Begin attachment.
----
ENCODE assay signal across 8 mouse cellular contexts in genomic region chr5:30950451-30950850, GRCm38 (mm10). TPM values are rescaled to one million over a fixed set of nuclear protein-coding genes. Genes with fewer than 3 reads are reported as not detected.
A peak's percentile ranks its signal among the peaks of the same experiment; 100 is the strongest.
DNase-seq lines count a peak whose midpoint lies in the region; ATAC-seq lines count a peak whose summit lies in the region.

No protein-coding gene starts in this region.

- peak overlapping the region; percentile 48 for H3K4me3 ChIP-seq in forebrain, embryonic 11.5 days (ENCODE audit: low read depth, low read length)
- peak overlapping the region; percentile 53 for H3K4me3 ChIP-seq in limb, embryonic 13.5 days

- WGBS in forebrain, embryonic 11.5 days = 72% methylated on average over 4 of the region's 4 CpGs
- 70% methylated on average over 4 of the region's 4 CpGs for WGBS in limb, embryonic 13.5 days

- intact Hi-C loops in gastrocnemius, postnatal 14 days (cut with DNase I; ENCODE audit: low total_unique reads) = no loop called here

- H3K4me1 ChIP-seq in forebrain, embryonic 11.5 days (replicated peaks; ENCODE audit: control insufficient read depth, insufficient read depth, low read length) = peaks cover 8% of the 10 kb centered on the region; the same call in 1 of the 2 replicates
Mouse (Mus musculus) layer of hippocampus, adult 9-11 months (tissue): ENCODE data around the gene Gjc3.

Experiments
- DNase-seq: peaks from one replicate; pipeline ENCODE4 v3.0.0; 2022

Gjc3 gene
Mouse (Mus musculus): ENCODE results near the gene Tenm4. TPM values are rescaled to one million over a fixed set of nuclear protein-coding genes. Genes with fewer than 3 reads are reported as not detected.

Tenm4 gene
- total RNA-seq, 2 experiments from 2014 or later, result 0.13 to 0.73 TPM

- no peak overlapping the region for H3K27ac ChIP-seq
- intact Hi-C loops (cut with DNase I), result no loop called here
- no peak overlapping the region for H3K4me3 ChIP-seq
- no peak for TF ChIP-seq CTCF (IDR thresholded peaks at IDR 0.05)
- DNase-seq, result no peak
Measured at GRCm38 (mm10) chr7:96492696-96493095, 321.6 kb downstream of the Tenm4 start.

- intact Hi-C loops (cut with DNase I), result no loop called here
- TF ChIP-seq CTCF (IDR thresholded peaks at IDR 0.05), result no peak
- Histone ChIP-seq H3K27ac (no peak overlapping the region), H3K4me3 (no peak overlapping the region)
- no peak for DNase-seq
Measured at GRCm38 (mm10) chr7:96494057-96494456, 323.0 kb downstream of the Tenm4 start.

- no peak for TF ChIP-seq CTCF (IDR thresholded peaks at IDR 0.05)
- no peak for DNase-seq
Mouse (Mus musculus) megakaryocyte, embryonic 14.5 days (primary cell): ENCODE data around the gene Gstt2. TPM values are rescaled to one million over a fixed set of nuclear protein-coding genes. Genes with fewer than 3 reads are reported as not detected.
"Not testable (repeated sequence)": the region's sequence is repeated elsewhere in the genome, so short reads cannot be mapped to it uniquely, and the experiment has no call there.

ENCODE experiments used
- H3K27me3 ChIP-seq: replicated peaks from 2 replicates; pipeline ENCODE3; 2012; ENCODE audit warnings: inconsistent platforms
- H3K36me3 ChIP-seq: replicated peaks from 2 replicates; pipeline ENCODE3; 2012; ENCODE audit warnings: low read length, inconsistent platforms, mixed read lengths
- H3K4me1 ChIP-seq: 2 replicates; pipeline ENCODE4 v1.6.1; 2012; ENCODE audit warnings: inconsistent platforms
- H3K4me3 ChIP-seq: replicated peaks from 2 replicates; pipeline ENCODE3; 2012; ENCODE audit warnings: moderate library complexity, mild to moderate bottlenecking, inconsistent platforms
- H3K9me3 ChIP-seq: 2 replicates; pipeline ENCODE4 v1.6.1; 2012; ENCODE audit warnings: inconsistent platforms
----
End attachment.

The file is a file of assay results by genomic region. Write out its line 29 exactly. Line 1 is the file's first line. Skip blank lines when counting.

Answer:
- no peak for TF ChIP-seq CTCF (IDR thresholded peaks at IDR 0.05)